“confessions of a man insane enough to live with beasts” (1 Viewer)

I am currently working on a presentation focusing on the importance of “confessions of a man insane enough to live with beasts” I’m a good portion into it, but I was wondering if anyone had any solid articles or opinions to really help me drive it home.
focusing on the importance of “confessions of a man insane enough [...]
About 4 years (2013) ago I started working on a similar thing, realizing that a big lot of his later (developed) motifs, stories, anecdotes had been put down here for the first time. I didn't go through though.

I'm a bit lazy tonight to translate anything of it into English, but maybe someone else of the German kids around here may.
So, for what it's worth, this is a sentence copied from my notes back then to manifest the importance of this piece of writing:

"Die Absätze der 'Confessions' springen wild zwischen Jugenderinnerungen, seiner Zeit mit Jane, seiner Magenblutung, seiner Ehe mit Barbara Frye und anderen Anekdoten herum. Es ist gewissermaßen eine rudimentäre Materialsammlung, aus der er sich später immer wieder bedienen würde. In den Romanen 'Ham On Rye' ('Das Schlimmste kommt noch') und 'Factotum' finden wir Motive daraus verarbeitet, komplette Short-Stories (z.B. 'Kid Stardust im Schlachthof' / 'Kid Stardust On The Porterhouse') wurden auf Basis dieses Prosafragments verfasst. Die ungaren 'Confessions' wurden bisher viel zu wenig beachtet, weil übersehen wurde, wie oft Bukowski sich in seinen 'reiferen' Werken an diesem Fundus bediente."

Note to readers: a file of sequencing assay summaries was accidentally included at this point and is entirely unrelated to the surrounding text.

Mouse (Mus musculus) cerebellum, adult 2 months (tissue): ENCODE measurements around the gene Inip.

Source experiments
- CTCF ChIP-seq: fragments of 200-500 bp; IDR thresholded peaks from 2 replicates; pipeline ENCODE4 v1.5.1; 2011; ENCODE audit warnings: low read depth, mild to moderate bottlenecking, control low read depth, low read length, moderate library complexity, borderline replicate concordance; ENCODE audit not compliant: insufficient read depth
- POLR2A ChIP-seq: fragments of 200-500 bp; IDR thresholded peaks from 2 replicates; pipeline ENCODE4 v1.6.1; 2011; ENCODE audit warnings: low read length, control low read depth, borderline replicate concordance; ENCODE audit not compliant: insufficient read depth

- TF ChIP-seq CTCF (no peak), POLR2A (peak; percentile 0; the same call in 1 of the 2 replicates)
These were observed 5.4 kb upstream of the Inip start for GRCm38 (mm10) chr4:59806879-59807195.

Pogue Mahone

Officials say drugs may have played a part
Maybe you know this or maybe you don't, but from an historical perspective this was Bukowski's first "book" of fiction. Not to say he didn't write many short stories prior to this, but most were never published. Doug Blazek was probably the most responsible for getting him to go back to it.
This might help.

What smug arrogant bullshit. I still submit to the New Yorker, and of course they reject all my stuff; but this effete, erudite, over-educated pose they take really is too much sometimes. From the final paragraph of the above link:

And this is the risk that Bukowski never takes. Even at his most unheroic, he is the hero of his stories and poems, always demanding the reader’s covert approval. That is why he is so easy to love, especially for novice readers with little experience of the genuine challenges of poetry; and why, for more demanding readers, he remains so hard to admire.


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Welcome novice readers!

Well, you know, as with all of these things, you have to consider the source. Harvard man Adam Kirsch, the writer of The New Yorker piece linked here (and senior editor of The New Republic while we're at it), looks like someone who would probably dissolve into a salty pool of prom-night-rejection tears if you raised your voice in a conversation with him. So really, being smarter than you is all he's got. Do you want to take that away from him? And leave him with what?

Whatever you do, don't seek out any of his unintentionally hilarious, VERY SERIOUS, dense, willfully stupid and utterly joyless poetry. I mean, just don't do it. I warned you.

Then again, you wouldn't understand any of it anyway, being novices and all. So I guess there's no harm in looking.